The MBRS-RISE Program at the University of the Virgin Islands proposes to contribute to the health of the Nation by preparing a unique population of undergraduate students for admission to highly selective doctoral programs in the biomedical and behavioral sciences. This will be accomplished by a program that combines training in research with developing students'motivation and commitment to scientific careers. The new vision for MBRS-RISE at UVI builds on a solid foundation of success: in the last 10 years 26 underrepresented minority UVI alumni have earned Ph.D. degrees. Since the RISE Program began, UVI has experienced dramatic changes;for example, since 2001 the number of Science and Mathematics graduates has doubled. The long term goals of the RISE Program at UVI are both to further transform the campus culture and to develop students'identities as biomedical researchers through connections to Caribbean heritage and the research needs of the community. This application proposes a program that engages students with innovative curriculum and co-curricular activities including research training and close partnerships with research- intensive institutions. A far-reaching, innovative program is needed at UVI to provide opportunities for the diverse student population to develop their potential to become leading biomedical researchers. UVI has an educational environment that will contribute to success, because there is a highly supportive administration including a new president with a new vision emphasizing student research, new partnerships with highly competitive research institutions, a large and growing pool of talented students, a number of new research programs that can work in synergy with RISE, and a small, supportive, collegial community.
The specific aims are: (1) 100% of the RISE students graduate;90% apply to pipeline programs in their senior year (PhD, masters, or post-baccalaureate programs);65% enroll in doctoral programs within 4 years of UVI graduation;with 45% enrolling in PhD programs directly;(2) generate positive institutional change that impacts all students in RISE-relevant departments such that the percentage of students enrolling in doctoral programs increases in all departments. These objectives will be accomplished by an integrated program including: (1) development of a new RISE curriculum and faculty training in pedagogy, (2) activities designed to increase students'understanding of the biomedical research needs of the US Virgin Islands and minority communities nationally, (3) research training both on campus and at partner institutions and presentation of results at conferences, (4) visiting scientists to provide role models and networking, (5) special workshops designed to provide clear continuity to the next educational steps, and (6) a network of support including UVI faculty, RISE staff, and summer research mentors. The external evaluators will use a mixed methods design to provide rigorous formative and summative evaluation designed to compare students'development with a control group. The overarching vision is to catalyze an increasing commitment to research across the University.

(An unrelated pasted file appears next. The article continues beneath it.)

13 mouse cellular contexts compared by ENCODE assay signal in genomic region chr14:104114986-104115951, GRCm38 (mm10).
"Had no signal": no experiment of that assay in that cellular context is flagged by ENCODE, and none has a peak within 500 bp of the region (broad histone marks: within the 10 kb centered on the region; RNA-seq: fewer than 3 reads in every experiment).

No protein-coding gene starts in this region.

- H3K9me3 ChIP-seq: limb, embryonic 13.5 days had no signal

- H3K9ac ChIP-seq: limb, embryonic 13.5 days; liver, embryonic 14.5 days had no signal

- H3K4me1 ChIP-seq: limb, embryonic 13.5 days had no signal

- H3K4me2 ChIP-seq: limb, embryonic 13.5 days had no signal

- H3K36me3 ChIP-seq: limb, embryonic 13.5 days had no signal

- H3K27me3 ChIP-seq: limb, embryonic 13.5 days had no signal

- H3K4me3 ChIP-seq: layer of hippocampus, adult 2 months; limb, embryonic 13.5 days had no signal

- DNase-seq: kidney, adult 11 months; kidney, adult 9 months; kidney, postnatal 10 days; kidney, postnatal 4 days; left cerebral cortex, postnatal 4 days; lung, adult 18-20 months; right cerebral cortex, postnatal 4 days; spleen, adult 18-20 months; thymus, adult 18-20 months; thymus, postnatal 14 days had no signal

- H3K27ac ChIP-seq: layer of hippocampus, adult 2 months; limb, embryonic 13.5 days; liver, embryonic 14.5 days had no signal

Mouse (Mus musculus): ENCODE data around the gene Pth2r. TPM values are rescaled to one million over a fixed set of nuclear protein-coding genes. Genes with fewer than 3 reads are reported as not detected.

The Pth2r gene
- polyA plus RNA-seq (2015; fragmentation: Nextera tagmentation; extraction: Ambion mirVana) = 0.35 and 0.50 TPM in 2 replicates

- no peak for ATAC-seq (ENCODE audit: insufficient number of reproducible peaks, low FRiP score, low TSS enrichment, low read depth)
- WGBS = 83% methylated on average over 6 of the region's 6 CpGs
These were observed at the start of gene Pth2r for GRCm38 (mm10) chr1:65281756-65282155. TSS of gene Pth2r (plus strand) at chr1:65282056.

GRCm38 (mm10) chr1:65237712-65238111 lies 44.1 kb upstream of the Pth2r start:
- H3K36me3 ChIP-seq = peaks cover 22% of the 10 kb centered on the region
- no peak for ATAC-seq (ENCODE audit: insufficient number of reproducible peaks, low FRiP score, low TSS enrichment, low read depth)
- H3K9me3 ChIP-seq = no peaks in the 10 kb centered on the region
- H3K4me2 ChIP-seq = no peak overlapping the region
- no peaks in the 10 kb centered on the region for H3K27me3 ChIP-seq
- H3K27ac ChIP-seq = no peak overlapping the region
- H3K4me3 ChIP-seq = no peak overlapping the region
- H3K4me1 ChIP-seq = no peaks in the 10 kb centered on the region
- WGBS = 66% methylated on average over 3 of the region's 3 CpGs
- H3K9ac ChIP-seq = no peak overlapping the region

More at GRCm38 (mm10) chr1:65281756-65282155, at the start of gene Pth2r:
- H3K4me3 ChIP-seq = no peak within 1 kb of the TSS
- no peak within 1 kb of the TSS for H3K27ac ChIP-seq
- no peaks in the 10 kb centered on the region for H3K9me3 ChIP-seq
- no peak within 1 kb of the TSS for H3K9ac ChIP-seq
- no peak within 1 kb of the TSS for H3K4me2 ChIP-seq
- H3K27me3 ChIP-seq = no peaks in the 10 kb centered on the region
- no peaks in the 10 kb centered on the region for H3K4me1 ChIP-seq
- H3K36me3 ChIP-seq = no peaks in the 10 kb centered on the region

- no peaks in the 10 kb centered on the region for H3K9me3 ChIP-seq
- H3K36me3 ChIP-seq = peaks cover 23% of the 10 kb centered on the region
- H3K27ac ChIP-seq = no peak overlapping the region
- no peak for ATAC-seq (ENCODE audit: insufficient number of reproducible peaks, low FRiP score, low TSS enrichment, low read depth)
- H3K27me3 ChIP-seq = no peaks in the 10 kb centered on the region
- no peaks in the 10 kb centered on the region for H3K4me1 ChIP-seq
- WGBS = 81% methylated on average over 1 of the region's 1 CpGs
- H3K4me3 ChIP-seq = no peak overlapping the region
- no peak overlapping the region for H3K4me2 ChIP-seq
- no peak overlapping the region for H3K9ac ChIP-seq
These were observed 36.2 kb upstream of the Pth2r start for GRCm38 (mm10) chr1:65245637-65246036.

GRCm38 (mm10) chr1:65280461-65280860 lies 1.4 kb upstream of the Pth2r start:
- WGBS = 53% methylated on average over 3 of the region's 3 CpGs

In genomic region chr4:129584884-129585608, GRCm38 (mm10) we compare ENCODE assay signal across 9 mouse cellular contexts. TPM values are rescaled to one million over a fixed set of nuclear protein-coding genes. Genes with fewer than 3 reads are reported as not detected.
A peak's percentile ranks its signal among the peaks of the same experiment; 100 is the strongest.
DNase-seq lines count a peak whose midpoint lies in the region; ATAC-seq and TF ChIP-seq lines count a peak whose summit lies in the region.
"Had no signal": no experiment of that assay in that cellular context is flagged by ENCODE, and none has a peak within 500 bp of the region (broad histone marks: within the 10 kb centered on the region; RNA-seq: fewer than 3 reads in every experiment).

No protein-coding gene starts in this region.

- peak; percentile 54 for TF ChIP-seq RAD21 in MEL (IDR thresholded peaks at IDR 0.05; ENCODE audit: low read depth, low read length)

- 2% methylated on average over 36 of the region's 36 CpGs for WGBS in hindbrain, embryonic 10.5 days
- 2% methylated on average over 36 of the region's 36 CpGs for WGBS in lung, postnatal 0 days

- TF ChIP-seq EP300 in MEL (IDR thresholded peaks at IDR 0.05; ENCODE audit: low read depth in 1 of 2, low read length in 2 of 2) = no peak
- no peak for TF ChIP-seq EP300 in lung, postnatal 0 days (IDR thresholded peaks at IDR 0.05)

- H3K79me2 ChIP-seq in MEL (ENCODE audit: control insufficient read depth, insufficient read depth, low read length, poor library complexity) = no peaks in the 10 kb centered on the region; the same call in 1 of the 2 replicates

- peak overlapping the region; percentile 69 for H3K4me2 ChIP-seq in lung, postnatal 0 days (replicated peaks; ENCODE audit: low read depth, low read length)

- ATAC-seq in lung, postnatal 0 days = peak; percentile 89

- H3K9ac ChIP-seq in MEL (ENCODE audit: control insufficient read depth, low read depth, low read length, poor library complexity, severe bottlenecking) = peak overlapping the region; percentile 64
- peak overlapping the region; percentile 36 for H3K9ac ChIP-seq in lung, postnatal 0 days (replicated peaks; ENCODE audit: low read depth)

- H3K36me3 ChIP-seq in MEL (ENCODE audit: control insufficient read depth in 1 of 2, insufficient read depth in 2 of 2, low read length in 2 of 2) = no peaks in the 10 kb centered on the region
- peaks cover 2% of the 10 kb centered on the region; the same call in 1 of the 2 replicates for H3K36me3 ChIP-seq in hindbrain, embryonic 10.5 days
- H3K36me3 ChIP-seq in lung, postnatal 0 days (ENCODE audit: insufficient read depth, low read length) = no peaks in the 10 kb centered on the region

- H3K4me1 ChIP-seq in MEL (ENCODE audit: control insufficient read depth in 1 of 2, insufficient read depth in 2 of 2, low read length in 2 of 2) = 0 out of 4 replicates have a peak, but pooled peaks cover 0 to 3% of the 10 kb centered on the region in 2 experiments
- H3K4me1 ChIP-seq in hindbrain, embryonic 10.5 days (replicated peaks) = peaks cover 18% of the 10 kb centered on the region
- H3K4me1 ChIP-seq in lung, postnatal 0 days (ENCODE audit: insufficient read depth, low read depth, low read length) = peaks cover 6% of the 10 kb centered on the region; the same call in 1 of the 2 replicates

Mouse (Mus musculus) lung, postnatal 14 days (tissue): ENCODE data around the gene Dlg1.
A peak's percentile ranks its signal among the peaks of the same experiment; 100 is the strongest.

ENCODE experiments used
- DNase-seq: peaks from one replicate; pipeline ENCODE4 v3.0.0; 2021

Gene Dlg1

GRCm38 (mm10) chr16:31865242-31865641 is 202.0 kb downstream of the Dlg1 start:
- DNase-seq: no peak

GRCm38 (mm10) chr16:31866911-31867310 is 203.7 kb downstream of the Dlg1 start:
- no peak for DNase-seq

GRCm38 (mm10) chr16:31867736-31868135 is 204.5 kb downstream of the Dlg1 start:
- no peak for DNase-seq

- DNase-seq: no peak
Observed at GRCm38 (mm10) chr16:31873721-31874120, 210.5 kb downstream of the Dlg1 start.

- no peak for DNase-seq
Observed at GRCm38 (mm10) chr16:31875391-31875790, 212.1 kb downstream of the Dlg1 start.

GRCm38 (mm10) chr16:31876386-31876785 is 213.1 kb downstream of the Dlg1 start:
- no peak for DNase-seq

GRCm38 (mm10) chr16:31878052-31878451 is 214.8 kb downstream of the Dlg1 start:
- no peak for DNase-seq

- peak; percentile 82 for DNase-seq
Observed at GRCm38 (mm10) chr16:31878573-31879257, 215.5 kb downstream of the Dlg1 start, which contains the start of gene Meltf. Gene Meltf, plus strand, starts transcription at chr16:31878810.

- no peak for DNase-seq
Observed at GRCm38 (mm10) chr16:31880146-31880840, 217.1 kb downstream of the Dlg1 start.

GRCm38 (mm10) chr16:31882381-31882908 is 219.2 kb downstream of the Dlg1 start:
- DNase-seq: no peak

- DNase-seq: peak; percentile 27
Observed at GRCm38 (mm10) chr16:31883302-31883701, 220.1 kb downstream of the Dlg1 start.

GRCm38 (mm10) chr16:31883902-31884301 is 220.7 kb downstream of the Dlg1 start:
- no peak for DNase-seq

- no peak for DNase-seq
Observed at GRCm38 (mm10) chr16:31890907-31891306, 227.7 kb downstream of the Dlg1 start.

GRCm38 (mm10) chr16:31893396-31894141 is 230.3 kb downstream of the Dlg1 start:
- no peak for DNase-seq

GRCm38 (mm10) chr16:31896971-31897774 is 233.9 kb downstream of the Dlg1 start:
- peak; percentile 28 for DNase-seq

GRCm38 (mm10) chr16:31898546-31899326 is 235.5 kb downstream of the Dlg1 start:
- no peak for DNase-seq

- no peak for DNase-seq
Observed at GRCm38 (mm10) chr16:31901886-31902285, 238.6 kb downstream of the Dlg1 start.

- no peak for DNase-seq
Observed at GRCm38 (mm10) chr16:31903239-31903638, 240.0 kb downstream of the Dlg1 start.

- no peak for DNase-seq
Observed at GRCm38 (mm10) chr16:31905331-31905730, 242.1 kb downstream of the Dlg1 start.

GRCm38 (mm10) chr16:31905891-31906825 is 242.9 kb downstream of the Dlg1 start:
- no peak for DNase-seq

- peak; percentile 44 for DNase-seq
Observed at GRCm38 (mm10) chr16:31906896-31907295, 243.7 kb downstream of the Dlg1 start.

Public Health Relevance

This MBRS-RISE Program at the University of the Virgin Islands is relevant to public health because it will produce a group of highly trained, competitive students with the intellectual capacity, motivation, and commitment needed for success in highly selective doctoral programs and biomedical research careers. These University of the Virgin Islands students will develop innovative ideas needed for life-saving biomedical breakthroughs. Because these students have unique culture, educational, and socioeconomic backgrounds, they will provide a different perspective from other researchers;this perspective may be the key to understanding environmental impacts on health, minority health disparities, and many other biomedical questions.

National Institute of Health (NIH)
National Institute of General Medical Sciences (NIGMS)
Education Projects (R25)
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Minority Programs Review Committee (MPRC)
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Zlotnik, Hinda
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University of the Virgin Islands
Schools of Arts and Sciences
St. Thomas
United States
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Hu, Yanhua; Osuna-Highley, Elvira; Hua, Juchang et al. (2010) Automated analysis of protein subcellular location in time series images. Bioinformatics 26:1630-6